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Ahmed S. Ibrahim, Khaled Elmasry, Ming Wan, Samer Abdulmoneim, Amber Still, Farid Khan, Abraham Khalil, Alan Saul, Md Nasrul Hoda, Mohamed Al-Shabrawey; A Controlled Impact of Optic Nerve as a New Model of Traumatic Optic Neuropathy in Mouse. Invest. Ophthalmol. Vis. Sci. 2018;59(13):5548-5557. doi: 10.1167/iovs.18-24773.
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© ARVO (1962-2015); The Authors (2016-present)
Traumatic optic neuropathy (TON) is the most feared visual consequence of head and ocular trauma in both military and civilian communities, for which standard treatment does not exist. Animal models are critical for the development of novel TON therapies as well as the understanding of TON pathophysiology. However, the models currently used for TON have some limitations regarding consistency and mirroring the exact pathological progression of TON in closed ocular trauma. In this study, we modified the model of controlled cortical impact and adapted it for studying TON.
We defined new standardized procedures to induce TON in mice, wherein the optic nerve is reproducibly exposed to a graded controlled impact of known velocity to produce a graded deficit in retinal ganglion cell (RGC) electrophysiological functions.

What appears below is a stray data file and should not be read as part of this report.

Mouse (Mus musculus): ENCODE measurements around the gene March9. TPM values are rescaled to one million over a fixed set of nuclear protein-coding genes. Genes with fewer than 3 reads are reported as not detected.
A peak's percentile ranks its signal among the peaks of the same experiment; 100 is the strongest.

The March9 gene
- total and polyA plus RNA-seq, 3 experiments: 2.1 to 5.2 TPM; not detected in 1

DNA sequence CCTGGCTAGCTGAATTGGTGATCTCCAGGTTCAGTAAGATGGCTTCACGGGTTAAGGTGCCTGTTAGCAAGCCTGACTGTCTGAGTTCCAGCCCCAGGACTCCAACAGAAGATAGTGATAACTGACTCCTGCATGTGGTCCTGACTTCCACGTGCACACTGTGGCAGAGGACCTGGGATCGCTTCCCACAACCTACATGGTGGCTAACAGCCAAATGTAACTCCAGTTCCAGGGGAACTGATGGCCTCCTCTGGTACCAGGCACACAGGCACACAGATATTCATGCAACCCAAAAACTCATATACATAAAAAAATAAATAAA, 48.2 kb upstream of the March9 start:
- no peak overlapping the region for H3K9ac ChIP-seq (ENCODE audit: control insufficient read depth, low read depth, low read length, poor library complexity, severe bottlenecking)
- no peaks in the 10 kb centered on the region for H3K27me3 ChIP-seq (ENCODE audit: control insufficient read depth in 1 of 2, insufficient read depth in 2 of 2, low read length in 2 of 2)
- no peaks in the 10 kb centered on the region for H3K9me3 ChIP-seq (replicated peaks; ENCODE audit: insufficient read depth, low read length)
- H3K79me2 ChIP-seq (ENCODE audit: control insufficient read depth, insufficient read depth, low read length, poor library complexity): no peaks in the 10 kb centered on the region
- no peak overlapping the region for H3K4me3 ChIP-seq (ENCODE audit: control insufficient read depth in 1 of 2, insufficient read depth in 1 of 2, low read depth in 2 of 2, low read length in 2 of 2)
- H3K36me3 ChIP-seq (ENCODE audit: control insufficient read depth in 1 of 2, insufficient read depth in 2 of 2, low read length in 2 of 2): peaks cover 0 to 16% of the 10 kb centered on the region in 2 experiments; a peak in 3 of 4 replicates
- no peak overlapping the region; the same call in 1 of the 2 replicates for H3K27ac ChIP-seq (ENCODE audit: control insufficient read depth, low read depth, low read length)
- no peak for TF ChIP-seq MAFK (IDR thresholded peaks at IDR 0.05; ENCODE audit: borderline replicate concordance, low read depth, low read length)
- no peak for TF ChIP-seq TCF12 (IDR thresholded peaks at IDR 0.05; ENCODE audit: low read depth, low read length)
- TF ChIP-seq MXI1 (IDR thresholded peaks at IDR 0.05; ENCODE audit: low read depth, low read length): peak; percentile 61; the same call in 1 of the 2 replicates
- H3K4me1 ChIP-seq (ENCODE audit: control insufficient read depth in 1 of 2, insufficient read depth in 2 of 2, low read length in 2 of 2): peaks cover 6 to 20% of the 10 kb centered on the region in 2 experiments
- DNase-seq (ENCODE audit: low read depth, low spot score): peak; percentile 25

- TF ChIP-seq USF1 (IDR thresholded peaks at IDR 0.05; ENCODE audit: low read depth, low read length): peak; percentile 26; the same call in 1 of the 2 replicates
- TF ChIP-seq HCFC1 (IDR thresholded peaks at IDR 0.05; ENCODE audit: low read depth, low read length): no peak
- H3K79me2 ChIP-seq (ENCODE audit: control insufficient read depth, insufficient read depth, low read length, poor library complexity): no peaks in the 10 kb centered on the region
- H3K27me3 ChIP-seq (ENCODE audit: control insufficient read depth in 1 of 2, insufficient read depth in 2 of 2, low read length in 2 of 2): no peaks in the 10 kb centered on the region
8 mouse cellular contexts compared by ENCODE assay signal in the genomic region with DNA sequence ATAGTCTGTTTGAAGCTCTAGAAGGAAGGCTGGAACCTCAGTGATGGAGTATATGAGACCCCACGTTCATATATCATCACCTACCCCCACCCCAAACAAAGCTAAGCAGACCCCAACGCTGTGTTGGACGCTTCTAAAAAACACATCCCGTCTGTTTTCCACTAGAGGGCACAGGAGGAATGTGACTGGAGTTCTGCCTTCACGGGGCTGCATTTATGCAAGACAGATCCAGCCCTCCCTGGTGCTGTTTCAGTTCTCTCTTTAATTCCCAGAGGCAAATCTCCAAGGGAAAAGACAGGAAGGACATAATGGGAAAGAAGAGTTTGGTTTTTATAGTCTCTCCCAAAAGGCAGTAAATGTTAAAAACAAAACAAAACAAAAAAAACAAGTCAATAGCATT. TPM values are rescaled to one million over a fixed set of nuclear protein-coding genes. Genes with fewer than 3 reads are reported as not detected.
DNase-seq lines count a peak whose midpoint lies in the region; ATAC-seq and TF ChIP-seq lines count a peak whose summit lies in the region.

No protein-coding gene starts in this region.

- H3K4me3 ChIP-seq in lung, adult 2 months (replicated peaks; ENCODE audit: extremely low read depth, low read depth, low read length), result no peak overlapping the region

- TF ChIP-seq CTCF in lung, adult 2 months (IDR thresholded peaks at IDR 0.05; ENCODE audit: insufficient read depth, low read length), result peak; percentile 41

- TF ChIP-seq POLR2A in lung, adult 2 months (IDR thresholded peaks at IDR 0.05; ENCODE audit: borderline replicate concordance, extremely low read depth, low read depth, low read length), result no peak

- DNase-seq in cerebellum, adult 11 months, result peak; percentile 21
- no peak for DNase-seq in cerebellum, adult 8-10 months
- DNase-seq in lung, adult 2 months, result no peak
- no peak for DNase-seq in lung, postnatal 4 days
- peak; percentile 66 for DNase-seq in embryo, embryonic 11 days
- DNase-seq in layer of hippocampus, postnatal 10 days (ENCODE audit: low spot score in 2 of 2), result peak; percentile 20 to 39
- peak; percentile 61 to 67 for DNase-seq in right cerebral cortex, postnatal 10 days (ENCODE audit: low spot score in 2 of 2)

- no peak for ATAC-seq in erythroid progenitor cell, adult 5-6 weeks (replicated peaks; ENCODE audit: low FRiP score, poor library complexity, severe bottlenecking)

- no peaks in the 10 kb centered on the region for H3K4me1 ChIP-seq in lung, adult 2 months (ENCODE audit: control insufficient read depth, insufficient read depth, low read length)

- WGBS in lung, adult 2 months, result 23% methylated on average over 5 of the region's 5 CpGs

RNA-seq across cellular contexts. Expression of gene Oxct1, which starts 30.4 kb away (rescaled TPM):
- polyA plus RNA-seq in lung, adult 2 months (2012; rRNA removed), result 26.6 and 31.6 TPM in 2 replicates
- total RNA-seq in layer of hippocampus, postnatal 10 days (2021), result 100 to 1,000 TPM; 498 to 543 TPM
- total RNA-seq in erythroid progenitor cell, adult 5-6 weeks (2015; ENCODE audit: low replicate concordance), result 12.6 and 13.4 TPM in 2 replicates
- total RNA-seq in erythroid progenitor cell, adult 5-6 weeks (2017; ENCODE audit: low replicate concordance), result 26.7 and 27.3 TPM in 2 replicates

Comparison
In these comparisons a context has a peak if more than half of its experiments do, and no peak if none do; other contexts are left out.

The key results of validating this newly modified model, “controlled orbital impact (COI),” included (1) the injury parameters (velocity as well as contusion depth and time), which were quantifiable and manageable to generate a wide range of TON severities; (2) a reproducible endpoint of diminished positive scotopic threshold response (pSTR) has been achieved without the interference of surgical variability and destruction of surrounding tissues; (3) the contralateral eyes showed no significant difference to the eyes of naïve mice, allowing them to be used as an internal control to minimize interindividual variability among mice; and (4) the occurrence of injury-associated mortality and/or ocular comorbidity was rare.
Taken together, this model overcomes some limitations of prior TON mouse models and provides an innovative platform to identify therapeutic targets for neuroprotection and/or neurorestoration following traumatic ocular injury.
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